Saturday, January 30, 2010

Tilting with Brian

Over on The Fies Files, Brian Fies recently re-posted an article about the technique of "tilt-shifting" a photograph to make its subject look like a table-top miniature. His re-post was triggered by a current insurance commercial that makes use of that process in video form, and his re-post triggered me to try my hand at it. I'll supply a link to his article at the bottom -- I'd far rather have you see his stuff after you see mine so you're not spoiled before you even start looking at these.

Brian's examples are really superb -- I especially like his one of an amphitheater in Athens -- in part because he takes exquisite care to custom "mask" (designate) the areas of a photo that are to be in focus or not in focus in the end product. For the most part, while fooling around with the process in Photoshop yesterday and today, I used the less-convincing but easier and quicker method that online tutorials (such as this one from "Photo Infos") instruct. Only one of the following tilt-shifted images involved custom masking; can you tell which one it is? Please click on the images to see larger views -- the effect might not even be noticeable at the sizes on this page.

Rambler Marlin, 1965

Seattle Mariners at Oakland Athletics, 2007

Central Park from the Top of the Rock (Rockefeller Center), 1945, from one of my Dad's slides.

Southwestward view from the Top of the Rock, 1945, from another Lynn Harrington slide.
The brown building at lower-left is the Paramount building, which is dwarfed by a crowd of bigger buildings from this vantage point today. The blue building at center -- the original McGraw Hill building, an art deco icon built at the same time as the Empire State Building -- is not even visible from the Top of the Rock now!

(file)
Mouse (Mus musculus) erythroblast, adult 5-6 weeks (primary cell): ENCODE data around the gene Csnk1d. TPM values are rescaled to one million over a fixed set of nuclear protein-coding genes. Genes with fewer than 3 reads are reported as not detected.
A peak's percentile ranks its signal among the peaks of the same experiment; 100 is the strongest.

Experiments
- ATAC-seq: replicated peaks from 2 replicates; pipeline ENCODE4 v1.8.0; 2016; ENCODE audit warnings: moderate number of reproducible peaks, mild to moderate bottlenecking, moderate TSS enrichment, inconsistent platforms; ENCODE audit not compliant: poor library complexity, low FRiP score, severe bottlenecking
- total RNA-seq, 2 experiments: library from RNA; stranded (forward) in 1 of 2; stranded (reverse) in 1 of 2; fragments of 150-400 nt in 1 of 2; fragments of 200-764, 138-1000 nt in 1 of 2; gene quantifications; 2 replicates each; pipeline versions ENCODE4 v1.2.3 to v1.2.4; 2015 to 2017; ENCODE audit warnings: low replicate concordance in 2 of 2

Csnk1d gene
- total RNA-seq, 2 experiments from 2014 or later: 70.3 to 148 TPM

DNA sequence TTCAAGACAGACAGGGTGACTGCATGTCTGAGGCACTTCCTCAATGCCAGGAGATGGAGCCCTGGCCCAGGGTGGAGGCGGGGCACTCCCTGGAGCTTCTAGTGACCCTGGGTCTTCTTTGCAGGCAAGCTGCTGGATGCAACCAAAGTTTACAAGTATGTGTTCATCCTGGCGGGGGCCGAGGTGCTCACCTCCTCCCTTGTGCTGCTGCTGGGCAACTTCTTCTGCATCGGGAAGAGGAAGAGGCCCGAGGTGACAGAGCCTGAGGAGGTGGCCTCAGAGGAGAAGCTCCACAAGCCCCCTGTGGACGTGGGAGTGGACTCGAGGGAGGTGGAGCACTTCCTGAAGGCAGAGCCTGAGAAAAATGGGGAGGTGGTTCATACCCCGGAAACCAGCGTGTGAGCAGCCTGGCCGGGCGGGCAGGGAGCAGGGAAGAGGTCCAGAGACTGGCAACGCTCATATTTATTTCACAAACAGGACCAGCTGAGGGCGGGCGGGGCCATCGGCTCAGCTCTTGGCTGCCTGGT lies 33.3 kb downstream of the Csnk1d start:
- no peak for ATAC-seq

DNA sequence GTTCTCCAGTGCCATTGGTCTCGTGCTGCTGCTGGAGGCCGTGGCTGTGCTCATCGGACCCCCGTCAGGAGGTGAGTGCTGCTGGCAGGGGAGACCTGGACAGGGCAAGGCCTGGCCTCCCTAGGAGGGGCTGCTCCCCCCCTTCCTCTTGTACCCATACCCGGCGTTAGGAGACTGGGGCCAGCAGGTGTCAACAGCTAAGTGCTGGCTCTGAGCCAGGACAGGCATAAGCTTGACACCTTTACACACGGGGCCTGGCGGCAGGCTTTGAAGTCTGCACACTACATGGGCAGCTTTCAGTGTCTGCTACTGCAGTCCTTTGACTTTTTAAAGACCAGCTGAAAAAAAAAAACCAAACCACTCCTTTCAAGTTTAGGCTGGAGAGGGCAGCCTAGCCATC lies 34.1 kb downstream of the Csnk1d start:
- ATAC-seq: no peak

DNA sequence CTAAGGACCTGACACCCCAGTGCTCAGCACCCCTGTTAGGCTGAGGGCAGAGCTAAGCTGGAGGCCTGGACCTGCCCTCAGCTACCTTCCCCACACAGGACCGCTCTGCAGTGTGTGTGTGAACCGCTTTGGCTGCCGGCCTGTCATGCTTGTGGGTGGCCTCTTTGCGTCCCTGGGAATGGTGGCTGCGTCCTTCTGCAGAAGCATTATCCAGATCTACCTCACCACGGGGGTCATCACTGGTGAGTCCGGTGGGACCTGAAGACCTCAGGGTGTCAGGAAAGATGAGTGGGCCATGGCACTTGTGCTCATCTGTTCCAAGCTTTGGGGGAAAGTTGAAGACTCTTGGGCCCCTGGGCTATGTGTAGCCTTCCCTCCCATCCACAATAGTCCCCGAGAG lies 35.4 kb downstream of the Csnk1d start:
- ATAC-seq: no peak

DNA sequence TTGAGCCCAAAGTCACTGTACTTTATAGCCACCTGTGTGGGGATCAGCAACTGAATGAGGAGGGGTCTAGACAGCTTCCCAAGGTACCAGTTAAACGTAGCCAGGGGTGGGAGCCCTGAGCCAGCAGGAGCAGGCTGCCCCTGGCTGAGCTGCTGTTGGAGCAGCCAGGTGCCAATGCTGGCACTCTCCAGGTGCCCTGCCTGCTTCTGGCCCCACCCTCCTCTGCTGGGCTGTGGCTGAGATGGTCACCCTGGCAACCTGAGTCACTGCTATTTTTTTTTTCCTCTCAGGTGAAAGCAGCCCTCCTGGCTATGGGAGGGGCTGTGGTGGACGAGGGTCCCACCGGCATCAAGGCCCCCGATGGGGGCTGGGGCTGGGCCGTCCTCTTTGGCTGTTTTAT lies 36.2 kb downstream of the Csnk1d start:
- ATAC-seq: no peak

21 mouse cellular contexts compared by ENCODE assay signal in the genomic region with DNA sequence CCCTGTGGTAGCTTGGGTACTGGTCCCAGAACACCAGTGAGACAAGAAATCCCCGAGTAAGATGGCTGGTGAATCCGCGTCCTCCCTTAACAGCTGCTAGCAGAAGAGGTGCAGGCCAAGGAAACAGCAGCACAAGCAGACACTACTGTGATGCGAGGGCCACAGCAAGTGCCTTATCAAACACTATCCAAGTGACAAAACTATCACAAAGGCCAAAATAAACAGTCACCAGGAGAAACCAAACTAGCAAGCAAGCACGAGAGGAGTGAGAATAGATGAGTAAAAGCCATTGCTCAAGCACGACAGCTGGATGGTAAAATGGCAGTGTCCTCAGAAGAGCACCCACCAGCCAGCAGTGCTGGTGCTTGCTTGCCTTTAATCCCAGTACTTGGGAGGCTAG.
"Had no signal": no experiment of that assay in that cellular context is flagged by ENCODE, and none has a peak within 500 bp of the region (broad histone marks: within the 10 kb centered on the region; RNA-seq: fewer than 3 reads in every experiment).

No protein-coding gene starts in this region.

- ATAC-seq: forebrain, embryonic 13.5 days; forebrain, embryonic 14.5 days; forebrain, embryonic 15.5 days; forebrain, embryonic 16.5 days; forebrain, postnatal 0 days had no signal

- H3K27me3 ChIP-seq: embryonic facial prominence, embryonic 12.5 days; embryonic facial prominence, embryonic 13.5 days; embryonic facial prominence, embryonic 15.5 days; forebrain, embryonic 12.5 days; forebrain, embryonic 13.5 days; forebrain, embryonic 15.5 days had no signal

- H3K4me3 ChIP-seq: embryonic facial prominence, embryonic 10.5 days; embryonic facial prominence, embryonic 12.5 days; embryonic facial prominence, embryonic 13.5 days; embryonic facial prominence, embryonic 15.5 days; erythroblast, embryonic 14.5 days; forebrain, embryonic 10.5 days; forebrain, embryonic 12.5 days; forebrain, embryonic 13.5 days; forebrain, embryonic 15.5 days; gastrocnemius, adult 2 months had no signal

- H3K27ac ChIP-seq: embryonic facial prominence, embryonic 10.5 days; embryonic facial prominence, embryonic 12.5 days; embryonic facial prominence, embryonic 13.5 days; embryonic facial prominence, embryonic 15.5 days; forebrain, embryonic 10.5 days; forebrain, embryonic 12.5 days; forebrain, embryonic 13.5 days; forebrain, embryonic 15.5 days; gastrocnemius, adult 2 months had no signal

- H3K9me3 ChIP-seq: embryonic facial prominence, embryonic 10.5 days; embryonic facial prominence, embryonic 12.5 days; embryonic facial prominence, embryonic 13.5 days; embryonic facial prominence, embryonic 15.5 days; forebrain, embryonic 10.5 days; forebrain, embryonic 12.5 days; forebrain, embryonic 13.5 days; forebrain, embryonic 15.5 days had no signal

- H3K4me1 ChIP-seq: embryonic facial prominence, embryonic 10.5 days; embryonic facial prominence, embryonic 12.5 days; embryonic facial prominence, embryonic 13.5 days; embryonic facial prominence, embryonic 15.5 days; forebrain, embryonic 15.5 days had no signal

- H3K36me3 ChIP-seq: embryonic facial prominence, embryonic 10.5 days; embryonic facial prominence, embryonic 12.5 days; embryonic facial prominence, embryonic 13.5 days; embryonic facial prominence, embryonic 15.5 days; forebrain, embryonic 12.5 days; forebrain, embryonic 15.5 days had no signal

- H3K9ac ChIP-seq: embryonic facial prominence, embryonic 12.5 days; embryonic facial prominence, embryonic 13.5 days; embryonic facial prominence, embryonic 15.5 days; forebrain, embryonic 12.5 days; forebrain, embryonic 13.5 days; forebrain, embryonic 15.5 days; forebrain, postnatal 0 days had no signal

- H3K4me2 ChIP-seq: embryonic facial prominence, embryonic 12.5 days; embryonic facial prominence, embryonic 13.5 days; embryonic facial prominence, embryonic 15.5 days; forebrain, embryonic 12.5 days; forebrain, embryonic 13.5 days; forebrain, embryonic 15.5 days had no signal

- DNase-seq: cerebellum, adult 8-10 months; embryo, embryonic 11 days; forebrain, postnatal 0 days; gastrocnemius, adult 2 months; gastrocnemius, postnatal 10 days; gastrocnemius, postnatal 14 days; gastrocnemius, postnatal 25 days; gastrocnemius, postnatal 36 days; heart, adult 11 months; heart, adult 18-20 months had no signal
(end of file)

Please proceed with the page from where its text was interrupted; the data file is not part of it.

So... now you're ready to appreciate Brian's professional-grade tilt-shifts! Enjoy!


Brian Fies said...

You're too generous to me and too modest about yourself. Those are great--especially at the larger sizes. Love the Rambler. Thanks for sharing.

Adam said...

Speaking of the carriage that carried the Harringtons west, the thin black shadowy thing under it's hindquarters looks a little suspicious.... no?

Ronnie said...

Fun to see the McGraw-Hill building. My Dad did a lot of work with them, almost went to work for them at one point. I found that building magical.

Sherwood Harrington said...

Nah, Brian, I'm not being too generous to you. Your care in masking is enviable. But I am pleased with this little bit of trickery.

Adam, the Marlin isn't the Rambler that carried this part of the Harrington clan west -- that was a '64 brown Rambler Classic, standard shift (that your mom put the fan through the radiator with once) that we bought with a $400 inheritance. But that shadow is a little odd-looking, isn't it?

Ronnie, I'm amazed at the difference in this view from '45 to now -- that great building stood out then, but is completely subsumed now.